US markets ended down on Thursday as investors booked profits amid weak economic data and comments that the US Fed may soon start winding down its monthly buyback program. However, Arnab Das of Roubini Global Economics believes that process of bond buying by the Fed will continue.
There are some signs that the US economy is recovering and some signs that the recovery is weak. Thus, in his view the debate will continue because of the mixed signals.
Below is the verbatim transcript of his interview to CNBC-TV18
Q: Despite having disappointing economic data whether it is from the European zone with GDP which came out two days back or yesterday’s US markets, you are not seeing a significant correction or market seem to be shrugging off irrespective of what the data point is. What’s the call now on global markets in general?
A: First of all what’s going on is that weak data points to more stimulus or continuation of monetary stimulus from the Federal Reserve, Bank of England, Bank of Japan and ultimately as well the ECB. So, if there were much stronger data showing that all monetary stimulus was gaining traction, stimulus would come to an end sooner and maybe the valuations would correct.
The gap between markets and economic fundamentals would narrow. I guess we are in the kind of paradoxical situation where weak data plus higher asset prices through the mechanism of more money.
Q: The US, Japan and Europe have retraced a bit from its five-year highs. Are you sensing that maybe there is a bit of fatigue and now investors maybe looking at emerging markets like India, which has been doing quite well for the last two weeks?
A: There has been a bit of a rotation from emerging markets. Expectations have gotten too strong into developed markets and particularly United States, which was gaining more traction. There is a kind of fatigue setting in a kind of realisation setting in that monetary policy can fix all our ills.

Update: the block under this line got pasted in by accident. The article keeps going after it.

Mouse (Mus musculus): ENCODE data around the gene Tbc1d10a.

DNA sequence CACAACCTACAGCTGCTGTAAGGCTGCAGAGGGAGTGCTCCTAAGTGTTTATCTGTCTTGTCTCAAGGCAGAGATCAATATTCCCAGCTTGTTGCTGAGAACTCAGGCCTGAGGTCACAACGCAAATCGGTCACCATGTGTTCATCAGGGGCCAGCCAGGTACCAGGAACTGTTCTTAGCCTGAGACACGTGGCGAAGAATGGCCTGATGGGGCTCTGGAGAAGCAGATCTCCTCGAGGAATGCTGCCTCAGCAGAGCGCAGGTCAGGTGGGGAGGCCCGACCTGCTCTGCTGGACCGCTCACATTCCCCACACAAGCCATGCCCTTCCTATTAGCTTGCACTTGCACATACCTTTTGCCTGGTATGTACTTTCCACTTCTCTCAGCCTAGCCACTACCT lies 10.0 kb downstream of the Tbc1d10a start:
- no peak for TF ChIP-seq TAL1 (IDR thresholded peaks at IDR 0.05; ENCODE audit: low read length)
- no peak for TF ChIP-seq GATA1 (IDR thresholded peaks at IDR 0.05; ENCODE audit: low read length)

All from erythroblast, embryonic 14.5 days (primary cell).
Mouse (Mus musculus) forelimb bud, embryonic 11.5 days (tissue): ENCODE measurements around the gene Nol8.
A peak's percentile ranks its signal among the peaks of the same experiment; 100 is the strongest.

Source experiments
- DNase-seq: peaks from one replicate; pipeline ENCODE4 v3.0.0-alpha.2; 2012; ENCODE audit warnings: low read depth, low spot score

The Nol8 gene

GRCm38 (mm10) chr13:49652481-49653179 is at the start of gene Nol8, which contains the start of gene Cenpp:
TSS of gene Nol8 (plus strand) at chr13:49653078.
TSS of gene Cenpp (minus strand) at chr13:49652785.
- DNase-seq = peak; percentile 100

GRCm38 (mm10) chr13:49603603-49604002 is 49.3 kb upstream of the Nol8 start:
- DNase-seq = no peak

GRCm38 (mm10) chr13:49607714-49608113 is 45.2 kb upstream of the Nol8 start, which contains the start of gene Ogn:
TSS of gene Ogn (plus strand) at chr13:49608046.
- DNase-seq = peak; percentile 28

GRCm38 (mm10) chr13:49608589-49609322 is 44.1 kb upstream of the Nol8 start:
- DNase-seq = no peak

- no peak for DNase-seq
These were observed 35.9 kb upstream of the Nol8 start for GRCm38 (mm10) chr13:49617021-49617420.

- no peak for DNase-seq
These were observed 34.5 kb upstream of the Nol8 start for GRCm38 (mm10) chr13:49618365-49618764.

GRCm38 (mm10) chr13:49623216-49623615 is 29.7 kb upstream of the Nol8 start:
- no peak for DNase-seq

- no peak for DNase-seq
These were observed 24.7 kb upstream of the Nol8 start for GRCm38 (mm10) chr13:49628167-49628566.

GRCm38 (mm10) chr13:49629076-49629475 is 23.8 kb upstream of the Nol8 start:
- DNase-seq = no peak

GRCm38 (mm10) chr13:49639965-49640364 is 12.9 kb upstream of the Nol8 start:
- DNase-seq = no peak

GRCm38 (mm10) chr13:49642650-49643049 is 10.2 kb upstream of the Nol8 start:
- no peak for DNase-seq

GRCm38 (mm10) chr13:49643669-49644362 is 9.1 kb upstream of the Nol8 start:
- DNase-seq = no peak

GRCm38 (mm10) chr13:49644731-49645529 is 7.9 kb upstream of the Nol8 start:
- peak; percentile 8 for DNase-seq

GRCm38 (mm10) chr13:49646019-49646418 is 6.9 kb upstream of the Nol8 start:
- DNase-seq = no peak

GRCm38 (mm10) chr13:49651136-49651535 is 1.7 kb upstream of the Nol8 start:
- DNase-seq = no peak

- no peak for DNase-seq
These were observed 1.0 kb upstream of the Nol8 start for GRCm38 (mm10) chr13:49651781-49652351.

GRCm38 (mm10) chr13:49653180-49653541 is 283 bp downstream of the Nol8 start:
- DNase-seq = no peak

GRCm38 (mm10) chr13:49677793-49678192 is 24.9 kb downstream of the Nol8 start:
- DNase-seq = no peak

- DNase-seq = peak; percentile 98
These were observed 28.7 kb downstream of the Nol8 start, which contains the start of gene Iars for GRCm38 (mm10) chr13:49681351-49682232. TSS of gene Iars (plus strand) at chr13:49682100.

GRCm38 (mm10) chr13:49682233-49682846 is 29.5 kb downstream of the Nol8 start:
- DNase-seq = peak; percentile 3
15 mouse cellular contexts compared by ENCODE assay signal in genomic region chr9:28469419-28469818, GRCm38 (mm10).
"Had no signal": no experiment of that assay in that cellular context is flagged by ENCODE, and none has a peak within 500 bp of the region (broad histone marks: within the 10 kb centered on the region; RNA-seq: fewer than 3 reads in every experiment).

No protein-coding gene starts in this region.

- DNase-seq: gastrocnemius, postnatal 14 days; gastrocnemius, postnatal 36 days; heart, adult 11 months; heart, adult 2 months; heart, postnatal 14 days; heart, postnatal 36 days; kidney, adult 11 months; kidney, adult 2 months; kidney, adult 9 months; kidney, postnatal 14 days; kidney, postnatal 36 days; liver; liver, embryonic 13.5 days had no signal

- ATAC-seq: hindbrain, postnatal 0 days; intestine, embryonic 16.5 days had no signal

Fiscal contraction, which continues in Europe, continues in United Kingdom and is really gathering pace even in United States.
The only place where there won’t be fiscal contraction in the short-term maybe with the significant stimulus is Japan. That’s going to pose another challenge on top of the private sector balance sheet issues.
That process is going to slowdown growth or constrains the recovery in the US. It is also going to affect growth in emerging markets. So, I wouldn’t be overly optimistic that the rotation will reverse itself. It will have a big flow sustained to emerging market equities and there will be a bit a re-rating upward, but not very much.
Q: How is the market reading the voices, which we are hearing calling for Fed to taper or reduce its bond buying programme?
A: I think that debate will continue because there are mixed signals. There are some signs that the economy is recovering and there are some signs that the recovery is weak. So, the debate and the noise will continue. However, our view of it is that there will be a continue process of bond buying by the Fed.
There will be a lot of steps involved. US will be the first country to get out of the extraordinary monetary accommodation. It has done the most homework, went down in the crisis first among the four of the other countries in the high-income world.
So, the US will be the first. With this course it is quite interesting the difference between this noise in the US and continued talk of more easing in United Kingdom, euro zone and particularly in Japan. So, there is a divergence. We are not quite there yet, but it lies ahead, several months or even a year more.